Annual CPI inflation at 0% in November
- Goods’ prices down by 0.8%, prices of services up by moderate 2.2%
- Prices stable in monthly terms
- The average inflation is expected to accelerate to 1.5% in 2016 and to 2.3% in 2017
Consumer prices in November were stable both compared to previous month and to previous year. In monthly terms, prices were mainly supported by a seasonal increase in the prices of vegetables (12.4%). Yet the increase was compensated by cheaper tourism services (-6.8%), clothing and footwear (-1.1%) and goods for household maintenance (-2.1%). For the fifth consecutive month price growth was also limited by cheaper fuel – the decline in November, however, was rather modest – 0.7%.
In annual terms, prices of services continued to grow moderately (2.2%), including hairdressing (3.5%) and catering (2.8%). But the overall price growth was still “held” at zero by cheaper import prices – fuel (by 15.8%, compared to a year ago), heating (13.6%) and gas (9.5%). Food prices remained flat, but with considerable differences among product groups – e.g., prices of milk products were by 6.4% cheaper while vegetables by 7.8% more expensive than a year ago.
The growth-limiting effect from global commodity prices will start to gradually ease going forward. Yet a sharp increase in the global commodity prices in the nearest future is not expected. As for oil, the battle for market shares is still ongoing and the largest producers are not keen to cut the production. OPEC, for instance, in the recent meeting has announced that it will not reduce its production quotas. Largest producers outside OPEC, e.g. Russia, have not expressed willingness to cut the production as well. As for shale oil, although the number of drills has dropped significantly, the actual oil output has declined only slightly – due to improving technologies and productivity. Overall, the oil supply will still exceed the demand in the nearest future, thus creating a downward pressure on price.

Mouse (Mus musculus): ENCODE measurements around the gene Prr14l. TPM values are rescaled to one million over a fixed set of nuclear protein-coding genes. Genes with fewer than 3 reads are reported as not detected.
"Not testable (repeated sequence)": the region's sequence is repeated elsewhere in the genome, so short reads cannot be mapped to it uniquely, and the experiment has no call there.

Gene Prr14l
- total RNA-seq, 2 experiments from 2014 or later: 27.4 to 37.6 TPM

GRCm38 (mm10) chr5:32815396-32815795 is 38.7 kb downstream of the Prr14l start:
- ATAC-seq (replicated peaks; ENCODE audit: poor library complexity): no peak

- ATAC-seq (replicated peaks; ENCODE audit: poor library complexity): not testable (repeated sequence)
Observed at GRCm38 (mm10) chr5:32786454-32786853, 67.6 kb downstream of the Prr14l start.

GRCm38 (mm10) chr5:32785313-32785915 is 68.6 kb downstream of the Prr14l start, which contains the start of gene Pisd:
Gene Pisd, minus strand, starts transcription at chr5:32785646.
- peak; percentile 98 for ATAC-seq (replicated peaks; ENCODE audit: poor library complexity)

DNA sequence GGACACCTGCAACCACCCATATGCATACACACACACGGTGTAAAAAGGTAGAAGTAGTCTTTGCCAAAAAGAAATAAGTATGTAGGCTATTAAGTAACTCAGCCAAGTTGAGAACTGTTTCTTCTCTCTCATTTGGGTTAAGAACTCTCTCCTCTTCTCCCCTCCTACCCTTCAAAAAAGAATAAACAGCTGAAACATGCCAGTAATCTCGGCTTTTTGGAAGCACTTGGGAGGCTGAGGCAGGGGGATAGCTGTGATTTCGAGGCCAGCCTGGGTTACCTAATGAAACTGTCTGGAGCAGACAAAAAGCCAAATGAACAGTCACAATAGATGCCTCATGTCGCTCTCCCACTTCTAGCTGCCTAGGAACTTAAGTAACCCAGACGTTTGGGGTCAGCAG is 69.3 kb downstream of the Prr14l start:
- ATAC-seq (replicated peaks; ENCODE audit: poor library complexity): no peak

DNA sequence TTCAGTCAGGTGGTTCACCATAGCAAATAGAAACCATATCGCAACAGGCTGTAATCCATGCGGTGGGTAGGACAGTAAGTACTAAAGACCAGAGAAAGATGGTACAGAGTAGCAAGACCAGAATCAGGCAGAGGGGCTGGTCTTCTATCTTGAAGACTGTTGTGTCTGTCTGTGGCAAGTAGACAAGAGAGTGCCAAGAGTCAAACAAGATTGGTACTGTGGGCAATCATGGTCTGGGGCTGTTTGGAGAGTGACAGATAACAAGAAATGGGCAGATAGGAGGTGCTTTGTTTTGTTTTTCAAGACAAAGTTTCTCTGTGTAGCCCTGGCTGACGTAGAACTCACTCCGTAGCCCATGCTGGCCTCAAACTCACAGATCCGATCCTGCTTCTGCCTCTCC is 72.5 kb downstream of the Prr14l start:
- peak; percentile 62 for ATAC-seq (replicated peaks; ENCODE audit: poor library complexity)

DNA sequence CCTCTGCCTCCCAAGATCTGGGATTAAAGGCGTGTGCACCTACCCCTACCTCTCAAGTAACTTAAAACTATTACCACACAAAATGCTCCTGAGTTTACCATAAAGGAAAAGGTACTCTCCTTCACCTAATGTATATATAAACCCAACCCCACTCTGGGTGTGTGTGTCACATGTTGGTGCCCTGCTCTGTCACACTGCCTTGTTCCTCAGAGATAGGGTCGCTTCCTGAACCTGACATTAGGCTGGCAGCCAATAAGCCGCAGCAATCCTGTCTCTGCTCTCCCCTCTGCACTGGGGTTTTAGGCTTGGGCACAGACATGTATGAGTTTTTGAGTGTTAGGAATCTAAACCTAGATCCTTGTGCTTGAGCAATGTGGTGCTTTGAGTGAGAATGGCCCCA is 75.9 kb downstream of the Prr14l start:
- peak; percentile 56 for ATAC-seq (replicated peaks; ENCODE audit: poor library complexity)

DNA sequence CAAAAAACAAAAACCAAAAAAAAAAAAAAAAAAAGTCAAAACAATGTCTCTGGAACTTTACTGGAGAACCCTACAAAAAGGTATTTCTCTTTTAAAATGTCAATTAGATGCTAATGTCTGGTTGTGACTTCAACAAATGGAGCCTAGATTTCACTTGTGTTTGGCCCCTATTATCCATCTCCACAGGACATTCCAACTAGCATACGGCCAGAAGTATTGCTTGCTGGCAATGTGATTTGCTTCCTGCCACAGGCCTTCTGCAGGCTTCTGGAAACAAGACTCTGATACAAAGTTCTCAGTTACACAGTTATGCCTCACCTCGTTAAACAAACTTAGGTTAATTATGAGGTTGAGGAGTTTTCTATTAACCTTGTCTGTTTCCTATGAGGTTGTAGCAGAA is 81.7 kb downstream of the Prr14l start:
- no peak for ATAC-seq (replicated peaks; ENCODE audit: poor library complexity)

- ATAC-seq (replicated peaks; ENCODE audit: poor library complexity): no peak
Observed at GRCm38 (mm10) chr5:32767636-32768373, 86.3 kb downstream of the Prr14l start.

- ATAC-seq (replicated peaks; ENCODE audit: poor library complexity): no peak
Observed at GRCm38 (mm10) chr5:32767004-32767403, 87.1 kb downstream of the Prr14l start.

With the global commodity price development playing a less important role, consumer prices in Latvia will be increasingly dependent on domestic factors, for instance, strong wage growth and excise tax hikes for fuel products. We expect that the prices will grow by 1.5% next year and by 2.3% in 2017.
For more information please contact Mr. Andrejs Semjonovs, +371 67445844, firstname.lastname@example.org
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